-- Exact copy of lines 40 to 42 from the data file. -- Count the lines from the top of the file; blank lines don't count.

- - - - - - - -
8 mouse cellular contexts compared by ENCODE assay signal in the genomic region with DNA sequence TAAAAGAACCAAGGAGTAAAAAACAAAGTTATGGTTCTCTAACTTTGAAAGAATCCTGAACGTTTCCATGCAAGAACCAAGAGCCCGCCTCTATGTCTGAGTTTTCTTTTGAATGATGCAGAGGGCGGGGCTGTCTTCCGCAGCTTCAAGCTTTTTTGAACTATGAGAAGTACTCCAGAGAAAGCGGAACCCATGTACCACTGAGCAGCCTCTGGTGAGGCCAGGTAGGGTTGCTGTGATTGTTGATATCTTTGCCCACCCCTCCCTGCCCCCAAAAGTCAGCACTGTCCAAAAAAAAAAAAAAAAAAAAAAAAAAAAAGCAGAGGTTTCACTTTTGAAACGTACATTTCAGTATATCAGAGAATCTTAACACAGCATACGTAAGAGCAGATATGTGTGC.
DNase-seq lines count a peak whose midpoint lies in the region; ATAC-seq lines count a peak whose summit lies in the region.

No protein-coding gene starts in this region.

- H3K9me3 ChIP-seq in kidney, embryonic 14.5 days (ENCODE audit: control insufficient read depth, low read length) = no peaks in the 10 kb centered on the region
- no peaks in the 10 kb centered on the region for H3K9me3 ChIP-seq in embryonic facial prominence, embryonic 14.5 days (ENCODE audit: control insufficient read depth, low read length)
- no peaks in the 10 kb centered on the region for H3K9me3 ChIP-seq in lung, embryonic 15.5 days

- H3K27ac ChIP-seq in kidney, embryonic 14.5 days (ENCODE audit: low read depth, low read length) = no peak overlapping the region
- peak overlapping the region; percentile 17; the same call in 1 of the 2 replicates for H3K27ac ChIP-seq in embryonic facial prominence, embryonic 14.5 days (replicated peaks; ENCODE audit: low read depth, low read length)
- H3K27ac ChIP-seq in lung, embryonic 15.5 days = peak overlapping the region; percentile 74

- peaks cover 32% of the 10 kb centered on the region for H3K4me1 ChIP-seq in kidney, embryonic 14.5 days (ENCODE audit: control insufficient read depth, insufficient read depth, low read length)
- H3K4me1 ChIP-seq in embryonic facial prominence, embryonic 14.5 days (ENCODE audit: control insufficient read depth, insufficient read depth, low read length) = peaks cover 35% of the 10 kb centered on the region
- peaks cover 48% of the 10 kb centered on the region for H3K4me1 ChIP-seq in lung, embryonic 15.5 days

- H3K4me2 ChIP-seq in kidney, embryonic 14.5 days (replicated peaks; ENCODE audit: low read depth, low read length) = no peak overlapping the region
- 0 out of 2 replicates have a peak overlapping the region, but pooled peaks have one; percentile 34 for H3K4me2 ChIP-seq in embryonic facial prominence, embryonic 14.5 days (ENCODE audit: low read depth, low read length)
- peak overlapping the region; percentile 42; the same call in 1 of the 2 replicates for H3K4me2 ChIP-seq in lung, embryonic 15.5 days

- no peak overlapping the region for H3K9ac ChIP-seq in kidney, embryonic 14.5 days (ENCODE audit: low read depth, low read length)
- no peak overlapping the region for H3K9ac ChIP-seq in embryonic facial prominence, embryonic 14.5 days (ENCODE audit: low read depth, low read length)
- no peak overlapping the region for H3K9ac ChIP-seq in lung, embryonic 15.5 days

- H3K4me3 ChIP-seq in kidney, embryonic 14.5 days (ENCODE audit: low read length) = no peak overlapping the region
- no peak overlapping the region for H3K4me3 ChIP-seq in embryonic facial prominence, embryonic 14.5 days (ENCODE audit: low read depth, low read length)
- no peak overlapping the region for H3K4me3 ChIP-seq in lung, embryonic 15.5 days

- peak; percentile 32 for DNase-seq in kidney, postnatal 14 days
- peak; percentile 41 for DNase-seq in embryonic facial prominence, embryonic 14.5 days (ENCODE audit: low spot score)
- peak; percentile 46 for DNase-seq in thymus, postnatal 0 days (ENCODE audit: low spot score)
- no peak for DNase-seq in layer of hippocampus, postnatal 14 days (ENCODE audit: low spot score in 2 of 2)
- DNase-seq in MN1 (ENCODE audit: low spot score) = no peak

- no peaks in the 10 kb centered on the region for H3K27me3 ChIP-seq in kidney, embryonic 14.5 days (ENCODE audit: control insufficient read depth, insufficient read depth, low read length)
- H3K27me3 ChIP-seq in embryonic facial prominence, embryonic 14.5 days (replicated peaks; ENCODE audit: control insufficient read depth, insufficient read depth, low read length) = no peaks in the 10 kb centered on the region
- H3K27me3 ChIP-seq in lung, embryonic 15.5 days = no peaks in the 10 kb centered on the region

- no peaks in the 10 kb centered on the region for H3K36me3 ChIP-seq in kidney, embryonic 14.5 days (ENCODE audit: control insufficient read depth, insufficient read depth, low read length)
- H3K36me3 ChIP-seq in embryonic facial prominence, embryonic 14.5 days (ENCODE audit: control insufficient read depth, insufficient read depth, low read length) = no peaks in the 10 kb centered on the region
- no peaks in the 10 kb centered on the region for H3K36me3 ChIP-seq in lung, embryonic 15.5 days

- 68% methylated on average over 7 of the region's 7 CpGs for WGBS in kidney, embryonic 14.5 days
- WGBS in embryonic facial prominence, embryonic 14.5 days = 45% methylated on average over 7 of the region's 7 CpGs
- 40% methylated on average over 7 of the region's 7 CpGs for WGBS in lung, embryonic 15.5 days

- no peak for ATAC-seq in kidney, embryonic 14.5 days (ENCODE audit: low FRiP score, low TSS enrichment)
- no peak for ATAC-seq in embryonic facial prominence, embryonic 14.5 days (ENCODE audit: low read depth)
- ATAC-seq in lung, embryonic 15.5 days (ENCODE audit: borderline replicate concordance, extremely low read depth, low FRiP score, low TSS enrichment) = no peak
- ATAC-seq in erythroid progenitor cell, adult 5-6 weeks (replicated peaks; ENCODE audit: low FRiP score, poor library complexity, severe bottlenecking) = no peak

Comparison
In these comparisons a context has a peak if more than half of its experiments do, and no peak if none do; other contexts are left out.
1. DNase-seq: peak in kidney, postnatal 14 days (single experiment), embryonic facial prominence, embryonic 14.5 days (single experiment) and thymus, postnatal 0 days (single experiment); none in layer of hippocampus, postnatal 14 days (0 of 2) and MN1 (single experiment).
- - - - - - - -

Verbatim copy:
Comparison
In these comparisons a context has a peak if more than half of its experiments do, and no peak if none do; other contexts are left out.
1. DNase-seq: peak in kidney, postnatal 14 days (single experiment), embryonic facial prominence, embryonic 14.5 days (single experiment) and thymus, postnatal 0 days (single experiment); none in layer of hippocampus, postnatal 14 days (0 of 2) and MN1 (single experiment).